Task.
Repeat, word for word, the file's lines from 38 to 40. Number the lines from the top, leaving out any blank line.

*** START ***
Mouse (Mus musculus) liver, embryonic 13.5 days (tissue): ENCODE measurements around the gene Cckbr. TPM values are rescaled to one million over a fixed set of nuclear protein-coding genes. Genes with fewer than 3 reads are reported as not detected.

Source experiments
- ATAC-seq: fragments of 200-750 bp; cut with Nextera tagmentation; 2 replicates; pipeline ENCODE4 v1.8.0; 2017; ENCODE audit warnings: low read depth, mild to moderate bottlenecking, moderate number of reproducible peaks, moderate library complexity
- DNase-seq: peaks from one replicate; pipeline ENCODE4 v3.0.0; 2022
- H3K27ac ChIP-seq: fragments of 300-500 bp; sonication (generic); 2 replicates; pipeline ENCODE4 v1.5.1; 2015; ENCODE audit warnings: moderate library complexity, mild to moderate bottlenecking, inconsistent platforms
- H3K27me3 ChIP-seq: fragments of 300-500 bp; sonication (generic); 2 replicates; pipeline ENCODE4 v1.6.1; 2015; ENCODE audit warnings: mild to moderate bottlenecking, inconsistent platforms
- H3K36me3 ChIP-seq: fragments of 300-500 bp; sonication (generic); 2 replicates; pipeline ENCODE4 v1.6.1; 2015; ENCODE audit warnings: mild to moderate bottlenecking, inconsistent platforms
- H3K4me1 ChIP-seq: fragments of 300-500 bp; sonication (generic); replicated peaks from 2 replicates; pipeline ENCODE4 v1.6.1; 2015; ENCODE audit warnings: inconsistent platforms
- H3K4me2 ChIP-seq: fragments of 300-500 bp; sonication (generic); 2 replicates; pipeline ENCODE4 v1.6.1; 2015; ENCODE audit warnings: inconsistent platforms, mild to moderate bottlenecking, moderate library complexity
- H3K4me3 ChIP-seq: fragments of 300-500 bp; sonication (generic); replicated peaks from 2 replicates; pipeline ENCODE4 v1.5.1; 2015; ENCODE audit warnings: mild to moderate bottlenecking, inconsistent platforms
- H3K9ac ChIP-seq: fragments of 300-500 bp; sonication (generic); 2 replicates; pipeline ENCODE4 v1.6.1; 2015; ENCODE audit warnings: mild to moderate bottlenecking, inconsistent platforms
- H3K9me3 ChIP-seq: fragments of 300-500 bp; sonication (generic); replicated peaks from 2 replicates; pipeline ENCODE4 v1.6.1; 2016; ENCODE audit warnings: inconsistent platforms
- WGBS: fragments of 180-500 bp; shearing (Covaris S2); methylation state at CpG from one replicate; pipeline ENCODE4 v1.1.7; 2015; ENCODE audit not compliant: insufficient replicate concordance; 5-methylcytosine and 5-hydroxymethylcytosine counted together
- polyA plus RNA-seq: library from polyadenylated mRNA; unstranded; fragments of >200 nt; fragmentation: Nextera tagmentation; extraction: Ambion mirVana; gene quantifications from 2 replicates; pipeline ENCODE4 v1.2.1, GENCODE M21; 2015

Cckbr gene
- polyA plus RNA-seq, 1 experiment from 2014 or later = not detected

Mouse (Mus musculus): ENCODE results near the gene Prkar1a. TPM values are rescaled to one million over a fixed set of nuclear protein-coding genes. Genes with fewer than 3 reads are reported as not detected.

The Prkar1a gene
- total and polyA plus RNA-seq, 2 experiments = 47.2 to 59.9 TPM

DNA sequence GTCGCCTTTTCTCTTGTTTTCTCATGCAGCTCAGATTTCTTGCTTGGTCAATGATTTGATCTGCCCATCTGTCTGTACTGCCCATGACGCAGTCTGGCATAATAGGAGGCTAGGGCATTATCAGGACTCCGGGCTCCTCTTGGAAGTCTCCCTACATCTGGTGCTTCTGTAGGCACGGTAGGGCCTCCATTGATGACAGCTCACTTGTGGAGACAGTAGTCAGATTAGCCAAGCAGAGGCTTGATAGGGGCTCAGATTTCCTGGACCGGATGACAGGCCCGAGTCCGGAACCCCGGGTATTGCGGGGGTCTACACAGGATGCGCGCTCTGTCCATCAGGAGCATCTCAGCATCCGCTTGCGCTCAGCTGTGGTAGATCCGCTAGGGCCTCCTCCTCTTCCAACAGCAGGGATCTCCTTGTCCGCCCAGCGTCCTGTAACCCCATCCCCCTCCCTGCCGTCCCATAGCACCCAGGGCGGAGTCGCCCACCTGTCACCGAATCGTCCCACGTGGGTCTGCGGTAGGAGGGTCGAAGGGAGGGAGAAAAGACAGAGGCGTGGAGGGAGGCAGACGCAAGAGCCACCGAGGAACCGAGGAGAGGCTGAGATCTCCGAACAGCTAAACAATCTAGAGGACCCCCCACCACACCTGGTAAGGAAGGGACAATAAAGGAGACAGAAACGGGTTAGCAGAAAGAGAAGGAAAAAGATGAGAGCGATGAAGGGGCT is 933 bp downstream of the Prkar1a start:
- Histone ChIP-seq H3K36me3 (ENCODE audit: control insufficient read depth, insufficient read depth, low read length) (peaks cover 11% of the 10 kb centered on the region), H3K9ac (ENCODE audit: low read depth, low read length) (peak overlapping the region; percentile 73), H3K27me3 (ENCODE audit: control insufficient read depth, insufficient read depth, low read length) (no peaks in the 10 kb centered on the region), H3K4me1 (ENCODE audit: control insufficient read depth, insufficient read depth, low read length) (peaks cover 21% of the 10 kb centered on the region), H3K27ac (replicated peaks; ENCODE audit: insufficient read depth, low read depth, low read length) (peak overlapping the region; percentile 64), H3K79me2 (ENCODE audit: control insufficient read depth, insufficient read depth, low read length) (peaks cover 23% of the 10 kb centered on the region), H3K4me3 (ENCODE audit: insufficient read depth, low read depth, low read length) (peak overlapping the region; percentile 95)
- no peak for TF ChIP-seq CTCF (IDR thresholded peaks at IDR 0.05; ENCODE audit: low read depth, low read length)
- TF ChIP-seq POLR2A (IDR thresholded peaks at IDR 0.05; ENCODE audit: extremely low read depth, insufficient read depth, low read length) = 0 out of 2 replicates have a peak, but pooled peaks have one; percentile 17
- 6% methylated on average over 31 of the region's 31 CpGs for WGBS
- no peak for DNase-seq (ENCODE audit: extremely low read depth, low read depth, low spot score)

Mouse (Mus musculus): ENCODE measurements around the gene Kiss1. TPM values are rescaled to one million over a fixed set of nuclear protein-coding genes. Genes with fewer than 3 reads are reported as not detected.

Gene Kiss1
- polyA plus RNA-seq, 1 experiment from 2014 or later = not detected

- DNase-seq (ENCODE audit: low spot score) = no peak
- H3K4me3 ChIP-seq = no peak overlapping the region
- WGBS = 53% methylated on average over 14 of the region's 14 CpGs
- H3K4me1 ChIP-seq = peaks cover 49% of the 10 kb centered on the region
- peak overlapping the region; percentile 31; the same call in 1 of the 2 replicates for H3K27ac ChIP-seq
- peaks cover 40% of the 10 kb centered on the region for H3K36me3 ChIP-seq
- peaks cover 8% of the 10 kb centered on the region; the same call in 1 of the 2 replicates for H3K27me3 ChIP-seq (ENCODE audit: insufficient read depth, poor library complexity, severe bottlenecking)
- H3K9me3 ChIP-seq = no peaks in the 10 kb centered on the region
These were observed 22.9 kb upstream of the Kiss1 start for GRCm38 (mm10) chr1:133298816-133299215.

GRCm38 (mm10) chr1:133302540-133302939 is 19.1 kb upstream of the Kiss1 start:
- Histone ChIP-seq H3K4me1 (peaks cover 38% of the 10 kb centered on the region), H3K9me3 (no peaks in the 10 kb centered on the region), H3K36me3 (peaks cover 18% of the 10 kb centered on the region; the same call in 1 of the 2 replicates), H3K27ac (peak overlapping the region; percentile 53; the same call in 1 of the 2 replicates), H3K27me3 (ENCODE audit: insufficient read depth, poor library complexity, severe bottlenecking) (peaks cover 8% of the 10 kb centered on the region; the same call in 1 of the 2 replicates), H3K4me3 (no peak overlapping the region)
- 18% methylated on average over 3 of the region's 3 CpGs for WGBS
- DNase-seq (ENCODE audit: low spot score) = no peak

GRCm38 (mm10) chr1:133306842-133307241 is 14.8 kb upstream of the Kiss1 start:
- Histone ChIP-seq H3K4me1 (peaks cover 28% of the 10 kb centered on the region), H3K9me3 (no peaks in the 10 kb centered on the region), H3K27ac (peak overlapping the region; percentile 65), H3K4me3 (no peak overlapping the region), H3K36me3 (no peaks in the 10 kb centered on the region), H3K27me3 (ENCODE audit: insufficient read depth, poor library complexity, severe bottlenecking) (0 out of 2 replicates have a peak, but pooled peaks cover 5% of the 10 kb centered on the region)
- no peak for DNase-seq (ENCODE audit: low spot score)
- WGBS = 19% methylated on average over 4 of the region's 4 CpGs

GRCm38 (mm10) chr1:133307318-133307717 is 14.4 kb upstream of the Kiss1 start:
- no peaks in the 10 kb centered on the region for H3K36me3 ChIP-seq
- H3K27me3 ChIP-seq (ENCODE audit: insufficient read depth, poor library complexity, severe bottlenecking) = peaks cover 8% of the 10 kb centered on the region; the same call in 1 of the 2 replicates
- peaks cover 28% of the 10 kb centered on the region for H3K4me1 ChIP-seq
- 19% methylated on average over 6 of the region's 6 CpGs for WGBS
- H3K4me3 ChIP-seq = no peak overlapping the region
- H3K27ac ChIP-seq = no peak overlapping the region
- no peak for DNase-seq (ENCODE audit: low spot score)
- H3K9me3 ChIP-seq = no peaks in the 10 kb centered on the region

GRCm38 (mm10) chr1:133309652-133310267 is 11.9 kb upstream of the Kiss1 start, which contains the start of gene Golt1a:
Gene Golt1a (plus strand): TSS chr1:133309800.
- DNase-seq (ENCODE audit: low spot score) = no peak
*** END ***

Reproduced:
GRCm38 (mm10) chr1:133302540-133302939 is 19.1 kb upstream of the Kiss1 start:
- Histone ChIP-seq H3K4me1 (peaks cover 38% of the 10 kb centered on the region), H3K9me3 (no peaks in the 10 kb centered on the region), H3K36me3 (peaks cover 18% of the 10 kb centered on the region; the same call in 1 of the 2 replicates), H3K27ac (peak overlapping the region; percentile 53; the same call in 1 of the 2 replicates), H3K27me3 (ENCODE audit: insufficient read depth, poor library complexity, severe bottlenecking) (peaks cover 8% of the 10 kb centered on the region; the same call in 1 of the 2 replicates), H3K4me3 (no peak overlapping the region)
- 18% methylated on average over 3 of the region's 3 CpGs for WGBS